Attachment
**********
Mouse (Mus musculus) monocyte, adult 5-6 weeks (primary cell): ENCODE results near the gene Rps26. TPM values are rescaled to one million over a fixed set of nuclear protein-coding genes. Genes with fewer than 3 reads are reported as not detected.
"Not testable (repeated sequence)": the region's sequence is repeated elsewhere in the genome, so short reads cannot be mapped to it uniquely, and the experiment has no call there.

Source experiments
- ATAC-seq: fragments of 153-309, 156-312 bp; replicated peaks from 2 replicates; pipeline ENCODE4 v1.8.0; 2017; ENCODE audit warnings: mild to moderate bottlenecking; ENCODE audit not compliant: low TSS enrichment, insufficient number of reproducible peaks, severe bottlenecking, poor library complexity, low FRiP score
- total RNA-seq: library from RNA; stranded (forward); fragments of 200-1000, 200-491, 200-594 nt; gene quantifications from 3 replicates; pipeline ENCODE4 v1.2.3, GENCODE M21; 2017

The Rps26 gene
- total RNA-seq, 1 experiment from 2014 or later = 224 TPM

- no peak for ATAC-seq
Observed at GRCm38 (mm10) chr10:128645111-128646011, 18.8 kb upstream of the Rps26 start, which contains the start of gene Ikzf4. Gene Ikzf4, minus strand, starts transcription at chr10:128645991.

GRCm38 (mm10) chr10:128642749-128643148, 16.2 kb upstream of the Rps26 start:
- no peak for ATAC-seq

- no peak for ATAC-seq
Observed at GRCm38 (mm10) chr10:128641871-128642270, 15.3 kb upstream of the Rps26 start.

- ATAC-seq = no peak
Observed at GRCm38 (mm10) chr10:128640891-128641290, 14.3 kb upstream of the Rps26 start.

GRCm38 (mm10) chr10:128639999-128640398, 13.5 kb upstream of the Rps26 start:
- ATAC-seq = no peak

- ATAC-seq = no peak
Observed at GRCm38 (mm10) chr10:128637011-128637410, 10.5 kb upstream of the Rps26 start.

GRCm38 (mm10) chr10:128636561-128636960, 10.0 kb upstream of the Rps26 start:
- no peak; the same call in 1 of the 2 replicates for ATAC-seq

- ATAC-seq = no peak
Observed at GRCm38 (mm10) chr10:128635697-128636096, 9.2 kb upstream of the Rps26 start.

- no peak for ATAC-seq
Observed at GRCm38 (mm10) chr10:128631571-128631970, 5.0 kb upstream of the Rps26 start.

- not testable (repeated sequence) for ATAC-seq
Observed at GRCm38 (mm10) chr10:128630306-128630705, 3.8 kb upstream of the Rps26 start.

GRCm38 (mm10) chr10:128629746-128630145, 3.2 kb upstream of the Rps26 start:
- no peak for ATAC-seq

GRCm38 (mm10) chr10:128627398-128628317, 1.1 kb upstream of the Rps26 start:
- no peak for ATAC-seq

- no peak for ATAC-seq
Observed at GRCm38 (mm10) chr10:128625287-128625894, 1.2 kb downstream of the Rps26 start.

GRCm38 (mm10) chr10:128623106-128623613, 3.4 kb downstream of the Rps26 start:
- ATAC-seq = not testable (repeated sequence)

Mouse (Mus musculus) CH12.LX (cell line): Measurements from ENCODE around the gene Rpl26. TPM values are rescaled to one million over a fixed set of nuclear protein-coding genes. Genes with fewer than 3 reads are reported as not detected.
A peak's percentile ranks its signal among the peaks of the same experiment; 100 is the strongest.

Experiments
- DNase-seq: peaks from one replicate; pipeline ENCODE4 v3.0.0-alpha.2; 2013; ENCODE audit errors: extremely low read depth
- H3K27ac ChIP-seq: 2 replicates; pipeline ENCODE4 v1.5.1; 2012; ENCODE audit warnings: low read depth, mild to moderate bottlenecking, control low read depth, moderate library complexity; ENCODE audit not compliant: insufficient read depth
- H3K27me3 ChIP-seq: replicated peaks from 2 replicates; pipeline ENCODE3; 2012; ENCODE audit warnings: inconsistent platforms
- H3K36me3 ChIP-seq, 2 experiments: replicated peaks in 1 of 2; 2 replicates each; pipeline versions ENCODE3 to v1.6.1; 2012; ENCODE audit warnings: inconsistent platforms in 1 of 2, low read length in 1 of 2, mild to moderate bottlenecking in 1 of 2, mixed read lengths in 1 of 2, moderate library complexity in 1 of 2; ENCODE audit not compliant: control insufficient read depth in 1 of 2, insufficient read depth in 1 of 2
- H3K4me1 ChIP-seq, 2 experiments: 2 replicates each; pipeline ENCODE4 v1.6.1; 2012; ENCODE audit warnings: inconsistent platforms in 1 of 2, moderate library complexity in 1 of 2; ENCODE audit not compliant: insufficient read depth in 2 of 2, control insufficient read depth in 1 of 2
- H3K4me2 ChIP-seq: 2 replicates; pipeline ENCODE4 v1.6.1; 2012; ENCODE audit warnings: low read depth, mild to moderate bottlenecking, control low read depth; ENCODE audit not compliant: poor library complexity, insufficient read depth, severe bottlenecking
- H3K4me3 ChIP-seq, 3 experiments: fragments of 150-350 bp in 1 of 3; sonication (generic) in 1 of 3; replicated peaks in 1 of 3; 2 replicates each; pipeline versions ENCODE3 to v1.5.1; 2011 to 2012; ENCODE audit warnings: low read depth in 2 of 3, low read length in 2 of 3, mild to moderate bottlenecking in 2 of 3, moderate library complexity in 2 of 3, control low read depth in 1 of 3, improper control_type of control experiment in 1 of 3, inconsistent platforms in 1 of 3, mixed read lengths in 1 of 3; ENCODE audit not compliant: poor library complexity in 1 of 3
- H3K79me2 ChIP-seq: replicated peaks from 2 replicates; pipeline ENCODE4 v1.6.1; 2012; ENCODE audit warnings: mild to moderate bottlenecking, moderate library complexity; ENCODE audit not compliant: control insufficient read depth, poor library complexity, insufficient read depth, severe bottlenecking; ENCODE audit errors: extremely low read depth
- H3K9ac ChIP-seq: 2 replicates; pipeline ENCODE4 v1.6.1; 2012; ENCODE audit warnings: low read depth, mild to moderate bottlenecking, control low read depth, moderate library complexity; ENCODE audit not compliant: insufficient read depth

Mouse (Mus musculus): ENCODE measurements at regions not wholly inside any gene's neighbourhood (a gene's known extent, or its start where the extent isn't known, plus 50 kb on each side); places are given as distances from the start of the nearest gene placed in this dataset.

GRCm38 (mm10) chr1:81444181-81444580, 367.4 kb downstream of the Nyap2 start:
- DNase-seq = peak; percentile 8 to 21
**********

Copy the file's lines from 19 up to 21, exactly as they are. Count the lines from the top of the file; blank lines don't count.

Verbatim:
Observed at GRCm38 (mm10) chr10:128637011-128637410, 10.5 kb upstream of the Rps26 start.

GRCm38 (mm10) chr10:128636561-128636960, 10.0 kb upstream of the Rps26 start:
- no peak; the same call in 1 of the 2 replicates for ATAC-seq